Jodie Foster's Erica is a radio voice, it's the way she likes it. She is private as a star on the radio and she is in love with David (Naveen Andrews).
Erica is relaxed - she wears sneakers, a loose long shirt with an open sweater and no socks. She's not on TV - we can't see her during her broadcast and no one knows what she looks like. When she enters a romantic walk with David and her dog in Central Park, we know from the film hype, danger is lurking somewhere on this comfortable summer evening.
Terrence Howard's Mercer, a cop who holds cases a little too close is working on the murder of a mom who planed to testify against her husband who now gets custody of the little girl who probably knows what he did.
Director Neil Jordan constantly flashes back to the violent attack which forces us to enter the terror ride Erica constantly relives from the encounter which killed her lover. Jordan also filters in love scenes between David and Erica which draw us away from the tension that forces us to intently watch each scene while we think of what our response to her situation would be. Jordan also uses twisted scenes which depict the essentially bazaar situation Erica finds herself in.
While footsteps frighten her, the bureaucratic police drive her to revenge. With sunglasses and a gun she becomes a vigilante, although her first hit does come simply because she is, again, in the wrong place.
As we might expect the bad guys are completely without redemption, that makes it more comfortable for us to cheer as she revenges the grievances. Like Charles Bronson's Paul Kersey in Death Wish she murders on a train when challenged. But unlike Kersey, Erica is bothered by her actions, they work on her mind constantly. She becomes different wandering the streets at night looking for trouble but never satisfied as Kersey was.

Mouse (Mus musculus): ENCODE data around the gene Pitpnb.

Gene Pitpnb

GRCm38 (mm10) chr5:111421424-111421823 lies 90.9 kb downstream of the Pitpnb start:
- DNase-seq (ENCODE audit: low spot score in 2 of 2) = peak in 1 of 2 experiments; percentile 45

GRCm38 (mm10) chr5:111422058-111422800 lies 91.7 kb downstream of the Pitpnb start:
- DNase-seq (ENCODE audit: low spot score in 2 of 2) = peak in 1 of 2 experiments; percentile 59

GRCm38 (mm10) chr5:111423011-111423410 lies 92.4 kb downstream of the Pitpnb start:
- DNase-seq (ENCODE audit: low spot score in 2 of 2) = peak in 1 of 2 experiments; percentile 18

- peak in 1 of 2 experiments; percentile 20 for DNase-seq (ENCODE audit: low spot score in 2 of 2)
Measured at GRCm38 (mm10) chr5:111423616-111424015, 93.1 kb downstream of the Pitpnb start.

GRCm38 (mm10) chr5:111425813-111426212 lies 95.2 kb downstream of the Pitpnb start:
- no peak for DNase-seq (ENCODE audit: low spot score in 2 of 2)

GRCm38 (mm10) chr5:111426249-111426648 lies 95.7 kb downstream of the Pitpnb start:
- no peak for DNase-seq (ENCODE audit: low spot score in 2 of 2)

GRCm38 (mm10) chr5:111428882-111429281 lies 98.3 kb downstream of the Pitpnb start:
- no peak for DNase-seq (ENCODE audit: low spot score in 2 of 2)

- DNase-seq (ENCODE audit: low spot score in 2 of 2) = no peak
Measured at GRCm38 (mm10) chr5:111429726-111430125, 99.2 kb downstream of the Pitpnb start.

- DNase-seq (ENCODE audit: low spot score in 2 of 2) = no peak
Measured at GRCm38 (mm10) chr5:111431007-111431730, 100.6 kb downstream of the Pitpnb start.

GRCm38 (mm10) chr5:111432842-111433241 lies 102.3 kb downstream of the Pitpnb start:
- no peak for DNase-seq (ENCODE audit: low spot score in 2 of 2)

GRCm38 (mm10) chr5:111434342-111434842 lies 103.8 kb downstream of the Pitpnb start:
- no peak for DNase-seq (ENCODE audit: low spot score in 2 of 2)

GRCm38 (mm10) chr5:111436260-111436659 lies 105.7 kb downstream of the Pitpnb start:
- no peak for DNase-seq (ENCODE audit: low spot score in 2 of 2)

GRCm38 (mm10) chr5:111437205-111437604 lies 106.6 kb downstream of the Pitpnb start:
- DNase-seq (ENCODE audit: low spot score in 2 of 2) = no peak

While Detective Vitale (Nicky Katt) slips in remarks that break the tension, Mercer and Erica banter as we watch their psychological tension and unspoken support for each other's mission in the mirror. They are conflicting allies in the battle for the streets. All of the blood letting on the side of the good guys begins to draw the attention and Mary Steenburgen's Carol. Erica's producer begins to play the card when Erica expresses her feelings one night in a moving effective statement to her audience. But the question and answer period folded into the radio show pulls Erica's balance further apart.
With the assistance of haunting background music, the tension on the street and the muted pressure between the two stars, we can't look away, we are compelled to watch every scene and every move.
With two very effective performance and an interesting script, the revenge film takes on a new quality with a stronger feeling of reality, the pain of guilt and the profound dark change that takes place in the characters. At the same time we all cheer when the revenge is complete.